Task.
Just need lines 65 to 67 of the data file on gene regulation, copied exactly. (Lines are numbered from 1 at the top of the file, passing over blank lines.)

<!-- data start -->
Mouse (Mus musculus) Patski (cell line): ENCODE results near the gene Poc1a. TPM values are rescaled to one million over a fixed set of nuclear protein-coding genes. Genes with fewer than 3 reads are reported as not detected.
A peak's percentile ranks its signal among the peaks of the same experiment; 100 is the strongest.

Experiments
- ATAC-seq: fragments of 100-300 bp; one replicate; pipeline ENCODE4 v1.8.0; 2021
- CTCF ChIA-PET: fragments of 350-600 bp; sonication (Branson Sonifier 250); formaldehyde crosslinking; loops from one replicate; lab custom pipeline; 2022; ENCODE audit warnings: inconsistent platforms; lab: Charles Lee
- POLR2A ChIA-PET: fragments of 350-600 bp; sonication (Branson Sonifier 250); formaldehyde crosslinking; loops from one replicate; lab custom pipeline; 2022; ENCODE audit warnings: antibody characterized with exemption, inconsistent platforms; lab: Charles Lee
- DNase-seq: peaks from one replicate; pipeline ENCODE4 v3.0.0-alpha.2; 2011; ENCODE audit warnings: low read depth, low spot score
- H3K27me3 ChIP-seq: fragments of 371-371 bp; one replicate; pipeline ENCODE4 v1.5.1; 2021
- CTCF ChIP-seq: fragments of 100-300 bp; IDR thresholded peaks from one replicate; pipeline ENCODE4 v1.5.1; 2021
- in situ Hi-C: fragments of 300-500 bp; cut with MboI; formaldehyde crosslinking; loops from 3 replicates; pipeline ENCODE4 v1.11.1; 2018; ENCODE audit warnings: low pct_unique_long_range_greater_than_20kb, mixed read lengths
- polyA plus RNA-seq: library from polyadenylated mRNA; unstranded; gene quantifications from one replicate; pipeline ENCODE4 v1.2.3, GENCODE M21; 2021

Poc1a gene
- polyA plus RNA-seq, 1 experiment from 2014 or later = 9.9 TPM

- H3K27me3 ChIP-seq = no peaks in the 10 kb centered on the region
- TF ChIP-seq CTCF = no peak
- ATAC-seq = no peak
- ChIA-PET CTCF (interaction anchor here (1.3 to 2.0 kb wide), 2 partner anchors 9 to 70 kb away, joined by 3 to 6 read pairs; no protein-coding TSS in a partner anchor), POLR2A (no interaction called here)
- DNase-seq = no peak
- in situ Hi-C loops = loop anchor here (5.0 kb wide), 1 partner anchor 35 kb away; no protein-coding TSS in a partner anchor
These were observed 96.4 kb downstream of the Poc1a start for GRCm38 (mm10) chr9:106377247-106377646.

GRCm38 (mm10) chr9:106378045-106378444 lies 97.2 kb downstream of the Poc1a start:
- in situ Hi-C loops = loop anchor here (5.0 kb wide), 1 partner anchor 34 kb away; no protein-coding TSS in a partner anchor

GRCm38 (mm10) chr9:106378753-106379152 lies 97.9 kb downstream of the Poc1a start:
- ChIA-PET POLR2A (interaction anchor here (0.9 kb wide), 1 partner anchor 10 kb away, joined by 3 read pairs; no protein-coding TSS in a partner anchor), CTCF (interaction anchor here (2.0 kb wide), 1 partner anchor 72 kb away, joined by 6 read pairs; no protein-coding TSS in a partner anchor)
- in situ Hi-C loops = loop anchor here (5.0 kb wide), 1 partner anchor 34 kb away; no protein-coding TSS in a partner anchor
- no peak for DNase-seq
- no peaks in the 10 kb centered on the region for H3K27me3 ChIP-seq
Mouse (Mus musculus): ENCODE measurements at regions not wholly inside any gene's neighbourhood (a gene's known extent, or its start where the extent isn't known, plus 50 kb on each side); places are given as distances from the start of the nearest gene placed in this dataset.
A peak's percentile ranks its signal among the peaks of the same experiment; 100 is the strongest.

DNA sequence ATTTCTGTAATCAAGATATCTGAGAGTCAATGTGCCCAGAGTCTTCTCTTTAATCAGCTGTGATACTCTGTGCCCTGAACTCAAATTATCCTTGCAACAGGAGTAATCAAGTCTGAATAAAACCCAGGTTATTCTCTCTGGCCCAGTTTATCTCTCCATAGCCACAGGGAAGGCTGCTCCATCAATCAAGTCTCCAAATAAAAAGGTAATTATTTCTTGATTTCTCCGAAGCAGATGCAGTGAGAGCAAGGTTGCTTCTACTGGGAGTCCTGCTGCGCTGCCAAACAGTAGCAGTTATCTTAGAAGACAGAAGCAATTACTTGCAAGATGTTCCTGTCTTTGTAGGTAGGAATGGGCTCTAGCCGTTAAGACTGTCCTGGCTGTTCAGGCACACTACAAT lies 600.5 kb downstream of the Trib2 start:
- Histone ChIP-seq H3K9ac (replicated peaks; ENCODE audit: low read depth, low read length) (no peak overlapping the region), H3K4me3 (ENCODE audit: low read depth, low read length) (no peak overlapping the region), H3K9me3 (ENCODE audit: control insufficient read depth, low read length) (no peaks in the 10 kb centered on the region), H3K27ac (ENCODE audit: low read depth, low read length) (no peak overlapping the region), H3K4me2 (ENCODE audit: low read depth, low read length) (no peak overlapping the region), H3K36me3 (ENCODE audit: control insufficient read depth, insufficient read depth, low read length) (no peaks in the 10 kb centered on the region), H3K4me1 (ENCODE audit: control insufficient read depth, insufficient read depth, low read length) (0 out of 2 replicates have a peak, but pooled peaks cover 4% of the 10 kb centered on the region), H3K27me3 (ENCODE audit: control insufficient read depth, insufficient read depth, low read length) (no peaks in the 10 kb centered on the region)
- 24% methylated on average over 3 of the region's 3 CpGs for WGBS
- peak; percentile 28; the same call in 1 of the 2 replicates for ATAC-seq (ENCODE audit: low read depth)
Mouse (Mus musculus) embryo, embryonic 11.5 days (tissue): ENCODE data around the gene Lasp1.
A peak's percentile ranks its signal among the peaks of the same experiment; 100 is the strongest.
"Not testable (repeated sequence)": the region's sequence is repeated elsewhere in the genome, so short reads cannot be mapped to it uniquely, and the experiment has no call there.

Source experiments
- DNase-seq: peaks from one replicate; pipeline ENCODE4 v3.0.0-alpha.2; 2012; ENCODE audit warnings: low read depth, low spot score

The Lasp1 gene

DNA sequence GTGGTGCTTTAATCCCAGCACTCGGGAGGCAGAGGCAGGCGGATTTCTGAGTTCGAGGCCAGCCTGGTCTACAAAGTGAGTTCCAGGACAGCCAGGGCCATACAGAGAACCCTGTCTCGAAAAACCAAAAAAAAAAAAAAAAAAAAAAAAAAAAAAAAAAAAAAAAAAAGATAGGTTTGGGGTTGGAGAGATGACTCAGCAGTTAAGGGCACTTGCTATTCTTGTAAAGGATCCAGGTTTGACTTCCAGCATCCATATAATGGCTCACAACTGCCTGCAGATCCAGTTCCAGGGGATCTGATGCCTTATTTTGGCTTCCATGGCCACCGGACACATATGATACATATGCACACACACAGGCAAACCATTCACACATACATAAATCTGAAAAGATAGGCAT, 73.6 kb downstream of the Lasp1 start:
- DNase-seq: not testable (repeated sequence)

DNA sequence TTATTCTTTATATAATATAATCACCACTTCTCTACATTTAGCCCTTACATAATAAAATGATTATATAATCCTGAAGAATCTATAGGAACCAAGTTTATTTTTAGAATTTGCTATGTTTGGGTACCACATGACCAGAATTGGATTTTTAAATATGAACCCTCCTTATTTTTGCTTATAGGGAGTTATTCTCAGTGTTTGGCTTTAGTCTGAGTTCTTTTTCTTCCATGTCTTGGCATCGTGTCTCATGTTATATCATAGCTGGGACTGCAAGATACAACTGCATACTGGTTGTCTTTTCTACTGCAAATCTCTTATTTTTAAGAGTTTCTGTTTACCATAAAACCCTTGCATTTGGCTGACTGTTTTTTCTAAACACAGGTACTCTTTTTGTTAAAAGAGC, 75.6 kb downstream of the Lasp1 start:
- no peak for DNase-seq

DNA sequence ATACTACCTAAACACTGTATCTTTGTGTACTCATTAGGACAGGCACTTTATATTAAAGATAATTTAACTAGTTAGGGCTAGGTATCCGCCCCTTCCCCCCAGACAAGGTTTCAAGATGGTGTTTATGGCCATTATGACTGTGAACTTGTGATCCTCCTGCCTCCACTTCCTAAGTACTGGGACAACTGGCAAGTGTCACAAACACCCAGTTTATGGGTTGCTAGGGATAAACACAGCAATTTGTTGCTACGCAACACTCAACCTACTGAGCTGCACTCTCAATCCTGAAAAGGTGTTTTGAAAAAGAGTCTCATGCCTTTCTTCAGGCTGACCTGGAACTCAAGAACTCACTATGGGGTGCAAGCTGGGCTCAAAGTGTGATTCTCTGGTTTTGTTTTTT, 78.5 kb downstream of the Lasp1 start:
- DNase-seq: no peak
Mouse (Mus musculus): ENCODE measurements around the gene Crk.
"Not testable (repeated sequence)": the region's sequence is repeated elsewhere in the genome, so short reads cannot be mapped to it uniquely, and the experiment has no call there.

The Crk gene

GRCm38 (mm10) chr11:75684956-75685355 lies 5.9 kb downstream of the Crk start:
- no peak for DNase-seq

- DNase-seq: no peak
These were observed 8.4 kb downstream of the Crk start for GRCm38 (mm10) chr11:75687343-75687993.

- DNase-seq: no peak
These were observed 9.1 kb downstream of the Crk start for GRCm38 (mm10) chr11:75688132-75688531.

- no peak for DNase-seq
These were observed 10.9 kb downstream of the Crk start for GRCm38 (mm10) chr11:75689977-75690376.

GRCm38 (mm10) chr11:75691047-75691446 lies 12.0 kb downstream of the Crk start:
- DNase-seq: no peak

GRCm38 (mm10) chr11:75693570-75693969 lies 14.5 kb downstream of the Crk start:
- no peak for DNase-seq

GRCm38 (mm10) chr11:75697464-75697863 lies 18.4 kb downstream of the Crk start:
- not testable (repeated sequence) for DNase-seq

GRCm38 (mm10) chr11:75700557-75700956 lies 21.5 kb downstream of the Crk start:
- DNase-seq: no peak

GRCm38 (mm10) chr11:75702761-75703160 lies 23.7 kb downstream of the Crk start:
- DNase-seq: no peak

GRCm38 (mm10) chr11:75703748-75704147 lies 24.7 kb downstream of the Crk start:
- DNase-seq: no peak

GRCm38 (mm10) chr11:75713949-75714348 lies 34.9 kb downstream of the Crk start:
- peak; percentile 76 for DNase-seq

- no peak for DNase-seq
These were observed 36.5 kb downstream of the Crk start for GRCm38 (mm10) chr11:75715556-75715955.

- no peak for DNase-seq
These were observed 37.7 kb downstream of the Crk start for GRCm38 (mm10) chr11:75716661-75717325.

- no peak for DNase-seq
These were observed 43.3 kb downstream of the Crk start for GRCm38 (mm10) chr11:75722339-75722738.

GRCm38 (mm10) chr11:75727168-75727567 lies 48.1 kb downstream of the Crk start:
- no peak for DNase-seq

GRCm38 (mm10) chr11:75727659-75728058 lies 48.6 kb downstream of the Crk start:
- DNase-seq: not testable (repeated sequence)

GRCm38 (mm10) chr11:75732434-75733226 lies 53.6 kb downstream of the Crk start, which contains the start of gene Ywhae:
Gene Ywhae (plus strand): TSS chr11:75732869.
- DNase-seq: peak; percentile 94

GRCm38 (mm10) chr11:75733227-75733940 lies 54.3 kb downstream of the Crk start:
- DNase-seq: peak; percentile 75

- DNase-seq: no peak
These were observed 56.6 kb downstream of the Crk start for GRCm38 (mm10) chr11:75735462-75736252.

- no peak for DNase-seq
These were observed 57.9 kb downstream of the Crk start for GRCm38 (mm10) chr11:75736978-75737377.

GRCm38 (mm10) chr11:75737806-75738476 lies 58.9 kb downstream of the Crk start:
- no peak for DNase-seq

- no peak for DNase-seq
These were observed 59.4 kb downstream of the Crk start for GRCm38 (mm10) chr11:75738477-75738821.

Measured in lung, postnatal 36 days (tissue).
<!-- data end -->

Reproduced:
GRCm38 (mm10) chr11:75702761-75703160 lies 23.7 kb downstream of the Crk start:
- DNase-seq: no peak

GRCm38 (mm10) chr11:75703748-75704147 lies 24.7 kb downstream of the Crk start: